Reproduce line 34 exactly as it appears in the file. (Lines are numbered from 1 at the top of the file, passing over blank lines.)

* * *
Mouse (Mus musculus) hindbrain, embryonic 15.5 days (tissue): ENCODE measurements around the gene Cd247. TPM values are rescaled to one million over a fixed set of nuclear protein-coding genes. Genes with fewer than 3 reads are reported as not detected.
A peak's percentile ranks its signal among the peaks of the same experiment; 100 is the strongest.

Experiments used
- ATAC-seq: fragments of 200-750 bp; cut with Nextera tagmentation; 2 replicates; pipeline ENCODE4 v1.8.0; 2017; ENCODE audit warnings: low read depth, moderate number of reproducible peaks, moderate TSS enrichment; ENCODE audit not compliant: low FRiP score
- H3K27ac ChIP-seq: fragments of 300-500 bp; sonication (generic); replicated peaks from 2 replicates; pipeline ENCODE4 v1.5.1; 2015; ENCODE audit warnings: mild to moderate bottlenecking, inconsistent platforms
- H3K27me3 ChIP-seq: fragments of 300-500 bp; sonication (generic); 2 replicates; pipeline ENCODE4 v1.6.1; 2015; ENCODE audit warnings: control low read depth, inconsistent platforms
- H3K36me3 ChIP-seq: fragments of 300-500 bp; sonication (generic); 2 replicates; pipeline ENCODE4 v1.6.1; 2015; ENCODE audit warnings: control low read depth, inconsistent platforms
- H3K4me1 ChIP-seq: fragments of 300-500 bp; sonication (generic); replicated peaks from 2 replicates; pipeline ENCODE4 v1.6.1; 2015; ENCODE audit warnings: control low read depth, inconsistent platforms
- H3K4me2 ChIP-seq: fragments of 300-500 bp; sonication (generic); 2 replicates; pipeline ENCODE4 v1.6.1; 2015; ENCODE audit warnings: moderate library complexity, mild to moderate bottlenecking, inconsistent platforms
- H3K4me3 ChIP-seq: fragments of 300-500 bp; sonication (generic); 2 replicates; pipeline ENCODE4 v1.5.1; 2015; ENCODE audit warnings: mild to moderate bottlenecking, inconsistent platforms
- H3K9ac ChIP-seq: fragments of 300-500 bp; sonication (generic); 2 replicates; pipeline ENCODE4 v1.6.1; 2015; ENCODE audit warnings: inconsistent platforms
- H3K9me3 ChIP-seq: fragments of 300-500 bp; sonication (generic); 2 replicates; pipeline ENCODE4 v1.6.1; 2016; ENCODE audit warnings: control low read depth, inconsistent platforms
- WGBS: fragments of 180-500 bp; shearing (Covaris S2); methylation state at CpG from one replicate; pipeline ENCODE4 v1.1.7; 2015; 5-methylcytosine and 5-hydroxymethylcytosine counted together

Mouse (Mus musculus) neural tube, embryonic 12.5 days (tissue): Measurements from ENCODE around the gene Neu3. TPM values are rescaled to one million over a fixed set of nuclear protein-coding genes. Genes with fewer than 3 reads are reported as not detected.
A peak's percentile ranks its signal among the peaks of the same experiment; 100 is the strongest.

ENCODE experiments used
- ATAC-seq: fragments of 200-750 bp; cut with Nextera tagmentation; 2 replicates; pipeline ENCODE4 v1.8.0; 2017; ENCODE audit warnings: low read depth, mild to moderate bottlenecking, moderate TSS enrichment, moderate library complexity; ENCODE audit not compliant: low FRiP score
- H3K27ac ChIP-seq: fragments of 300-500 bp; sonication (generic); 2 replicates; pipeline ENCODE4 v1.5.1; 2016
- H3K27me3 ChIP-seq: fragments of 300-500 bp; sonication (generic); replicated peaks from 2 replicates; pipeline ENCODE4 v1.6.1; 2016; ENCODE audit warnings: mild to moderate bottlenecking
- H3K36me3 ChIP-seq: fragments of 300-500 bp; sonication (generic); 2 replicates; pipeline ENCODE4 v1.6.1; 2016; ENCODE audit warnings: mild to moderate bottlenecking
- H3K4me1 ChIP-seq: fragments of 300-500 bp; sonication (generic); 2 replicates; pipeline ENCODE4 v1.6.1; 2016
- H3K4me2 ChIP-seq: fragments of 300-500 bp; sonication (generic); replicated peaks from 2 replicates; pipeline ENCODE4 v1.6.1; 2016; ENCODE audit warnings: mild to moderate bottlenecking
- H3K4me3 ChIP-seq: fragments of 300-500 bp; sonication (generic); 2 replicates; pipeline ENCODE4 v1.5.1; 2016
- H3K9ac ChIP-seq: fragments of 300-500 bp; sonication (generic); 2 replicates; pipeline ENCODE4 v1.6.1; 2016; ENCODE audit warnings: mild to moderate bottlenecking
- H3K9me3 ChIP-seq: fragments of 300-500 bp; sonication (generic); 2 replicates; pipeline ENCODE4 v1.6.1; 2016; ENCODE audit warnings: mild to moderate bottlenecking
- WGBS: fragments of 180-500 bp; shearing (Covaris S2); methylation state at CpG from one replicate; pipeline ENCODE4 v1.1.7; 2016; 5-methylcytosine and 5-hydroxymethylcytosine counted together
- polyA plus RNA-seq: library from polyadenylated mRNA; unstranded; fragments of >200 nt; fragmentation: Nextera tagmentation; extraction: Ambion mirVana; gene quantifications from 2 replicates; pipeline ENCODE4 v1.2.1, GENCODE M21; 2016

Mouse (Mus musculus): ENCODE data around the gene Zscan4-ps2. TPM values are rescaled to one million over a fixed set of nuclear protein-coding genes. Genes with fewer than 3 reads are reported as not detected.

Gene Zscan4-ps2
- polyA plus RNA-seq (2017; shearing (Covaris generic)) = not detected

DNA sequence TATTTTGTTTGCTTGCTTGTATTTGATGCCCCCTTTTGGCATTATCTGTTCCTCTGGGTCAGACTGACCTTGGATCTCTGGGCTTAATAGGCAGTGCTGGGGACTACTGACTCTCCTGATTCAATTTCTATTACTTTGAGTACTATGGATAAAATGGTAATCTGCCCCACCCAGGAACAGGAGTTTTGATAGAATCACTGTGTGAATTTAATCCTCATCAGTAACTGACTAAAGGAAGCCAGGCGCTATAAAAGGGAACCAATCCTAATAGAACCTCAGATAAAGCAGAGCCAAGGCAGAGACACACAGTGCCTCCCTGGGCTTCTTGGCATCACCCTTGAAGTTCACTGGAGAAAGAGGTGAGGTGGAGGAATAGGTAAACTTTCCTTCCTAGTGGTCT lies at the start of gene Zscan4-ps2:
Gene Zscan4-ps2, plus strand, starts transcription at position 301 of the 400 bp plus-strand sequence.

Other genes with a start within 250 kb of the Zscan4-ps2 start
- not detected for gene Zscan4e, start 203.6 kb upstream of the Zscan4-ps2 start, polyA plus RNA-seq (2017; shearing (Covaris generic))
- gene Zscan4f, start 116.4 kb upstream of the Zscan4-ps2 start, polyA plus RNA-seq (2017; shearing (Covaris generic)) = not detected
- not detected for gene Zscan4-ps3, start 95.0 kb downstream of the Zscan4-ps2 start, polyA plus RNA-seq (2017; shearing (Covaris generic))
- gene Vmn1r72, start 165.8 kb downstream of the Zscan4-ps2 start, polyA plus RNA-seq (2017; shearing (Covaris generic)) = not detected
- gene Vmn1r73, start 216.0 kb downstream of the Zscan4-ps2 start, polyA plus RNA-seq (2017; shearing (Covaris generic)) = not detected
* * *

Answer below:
- not detected for gene Zscan4e, start 203.6 kb upstream of the Zscan4-ps2 start, polyA plus RNA-seq (2017; shearing (Covaris generic))